on 08-04-201602:51 PM - last edited on 08-05-201603:37 PM by rstyle
Safety is a priority no matter what game you're playing. As we all know by now, you can really get lost trying to find new stops and collecting Pokéballs. But, evidently, it's considered "suspicious" to be walking around the courthouse area in your town after dark, in small groups... just walking in circles, swiping madly...
Be Social, But Be Safe
Keep in mind that although the locations that serve as Pokéstops and gyms are usually public, your access will be determined by the hours of operation and other rules governing access to the area. Many parks close at a certain time and you may be asked to leave if you're seen to be loitering in front of private businesses, religious centers, or city government buildings. Always be respectful and polite to any law enforcement or official asking what you're doing. Reply politely and show them that you are playing a game. If they ask you to leave, comply.
Along those lines, airport security sometimes finds it suspicious when people repeatedly walk from one area to another and back again, stopping randomly in the flow of traffic and waiving your phone about swiping madly. So be aware of your surroundings and pay attention to what's going on around you. Also, taking up residence at a charging station and plugging in multiple devices if there are a limited number of charging stations for other people can be "bad form." And you can catch Pokémon on the airplane while waiting for takeoff, but it's hard to catch them once in flight, because you're moving too fast.
When out in the wild, it's more fun (AND SAFER) to go as a group. Get several friends together and designate someone to be the "guide"... someone who is NOT playing, to help keep you safe walking across the streets and stuff... But PAY ATTENTION at all times. There were people in my group who had to be reminded not to stop in the middle of the street, when there was oncoming traffic.
Also, be aware of where you are. Some businesses, churches, hospitals and cemeteries have complained that players are not respecting the regular users of those facilities while they are trying to catch Pokémon. Be aware of your surroundings. Not everyone is a player. And don't try to go into a private yard, business, or restricted area. We have also seen reports from systems administrators that Pokémon Go is blocked on many school and "public" WIFI networks at the router level. Players on blocked networks will have to use their cellular data to play.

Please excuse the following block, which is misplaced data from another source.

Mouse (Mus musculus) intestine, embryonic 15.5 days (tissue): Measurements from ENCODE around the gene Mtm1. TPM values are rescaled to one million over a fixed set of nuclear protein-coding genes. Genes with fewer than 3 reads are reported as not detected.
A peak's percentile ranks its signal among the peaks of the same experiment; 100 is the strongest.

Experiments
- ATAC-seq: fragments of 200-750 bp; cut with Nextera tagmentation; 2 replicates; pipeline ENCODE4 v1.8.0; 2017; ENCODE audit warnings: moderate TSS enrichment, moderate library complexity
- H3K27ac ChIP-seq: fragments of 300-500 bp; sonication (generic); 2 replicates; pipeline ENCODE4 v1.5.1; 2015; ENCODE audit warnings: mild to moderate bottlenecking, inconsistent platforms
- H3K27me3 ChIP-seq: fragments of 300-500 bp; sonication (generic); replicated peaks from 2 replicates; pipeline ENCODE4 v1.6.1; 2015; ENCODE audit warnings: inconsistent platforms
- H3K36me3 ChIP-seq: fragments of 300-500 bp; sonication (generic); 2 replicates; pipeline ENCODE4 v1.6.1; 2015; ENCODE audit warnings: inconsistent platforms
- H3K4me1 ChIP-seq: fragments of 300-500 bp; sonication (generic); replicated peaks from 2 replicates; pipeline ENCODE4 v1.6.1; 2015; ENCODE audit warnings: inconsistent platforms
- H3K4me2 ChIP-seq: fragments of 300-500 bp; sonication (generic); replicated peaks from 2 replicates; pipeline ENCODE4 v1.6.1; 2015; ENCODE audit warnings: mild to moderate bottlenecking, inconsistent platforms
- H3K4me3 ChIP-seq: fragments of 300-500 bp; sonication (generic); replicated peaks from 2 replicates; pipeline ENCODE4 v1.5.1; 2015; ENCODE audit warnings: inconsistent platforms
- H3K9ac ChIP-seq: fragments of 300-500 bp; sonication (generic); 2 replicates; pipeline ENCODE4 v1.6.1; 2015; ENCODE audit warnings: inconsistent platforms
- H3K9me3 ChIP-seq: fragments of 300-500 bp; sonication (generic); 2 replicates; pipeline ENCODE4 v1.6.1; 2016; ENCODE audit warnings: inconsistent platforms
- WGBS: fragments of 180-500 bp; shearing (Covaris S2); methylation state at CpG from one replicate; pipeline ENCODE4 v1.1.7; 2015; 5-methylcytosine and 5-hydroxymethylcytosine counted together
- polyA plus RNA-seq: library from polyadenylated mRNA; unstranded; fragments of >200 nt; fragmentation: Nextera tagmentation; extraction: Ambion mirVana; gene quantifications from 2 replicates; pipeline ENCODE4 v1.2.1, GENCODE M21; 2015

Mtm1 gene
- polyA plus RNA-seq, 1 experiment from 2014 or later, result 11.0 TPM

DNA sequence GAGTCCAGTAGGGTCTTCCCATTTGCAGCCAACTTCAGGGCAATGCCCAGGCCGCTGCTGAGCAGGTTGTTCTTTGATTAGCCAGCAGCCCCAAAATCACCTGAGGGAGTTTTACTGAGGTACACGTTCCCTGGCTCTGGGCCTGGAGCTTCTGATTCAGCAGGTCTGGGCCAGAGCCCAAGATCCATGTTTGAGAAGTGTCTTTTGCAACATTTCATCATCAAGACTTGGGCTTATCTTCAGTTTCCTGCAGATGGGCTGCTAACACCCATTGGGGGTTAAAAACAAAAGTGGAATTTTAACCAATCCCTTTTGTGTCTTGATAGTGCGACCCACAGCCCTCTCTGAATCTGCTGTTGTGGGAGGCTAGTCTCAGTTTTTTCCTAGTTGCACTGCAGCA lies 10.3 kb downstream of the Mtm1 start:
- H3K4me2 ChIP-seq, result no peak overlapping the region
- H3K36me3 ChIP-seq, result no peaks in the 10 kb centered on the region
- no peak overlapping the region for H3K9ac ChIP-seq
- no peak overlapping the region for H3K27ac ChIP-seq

Never play while driving, and do not have your phone up while you are crossing a street. No matter how old you are, let a parent, friend, partner or buddy know where you are going to be and check in regularly. If playing after dark be sure to go with a group if possible. If playing at night, wear reflective clothing and use a flashlight so that motorists know where you are and so you can walk safely.
As a new, wildly popular, online game, Pokémon GO players have faced several challenges including "You already own this item" error messages, reset progress, inaccessible servers, and bogginess, crashing, and freezing within the game itself. Other issues (as reported by Niantic Labs, via Kotaku http://kotaku.com/) include issues with PokèCoins and premium items not displaying in accounts properly, distorted audio, wobbly location and issues downloading/accessing the program in certain countries. The most recent update is version 0.31.0 which resolved issues with Google account permissions, crashing and login issues for Pokémon Trainer club members. It also addressed bugs with the tracking, location finding and battery saving option.
While Gym Battles are available, developers have stated that they are still working on expanded content, including the Pokémon Trading and Player VS Player battle systems that was promised in the initial trailer.
Serving clients since 2011, Agent Kate B currently is on assignment with Geek Squad Remote Support’s Quality Assurance Team. In her spare time she is the Agent Team Lead for the Geek Squad/ Yahoo! Answers Social Medial Partnership and a regular contributor to other areas of Geek Squad Social Media. When she’s not at work, she stays busy with community and civic involvement and makes blankets for kids with Cancer through www.afaproject.org. Follow her on Twitter @AgentKateB.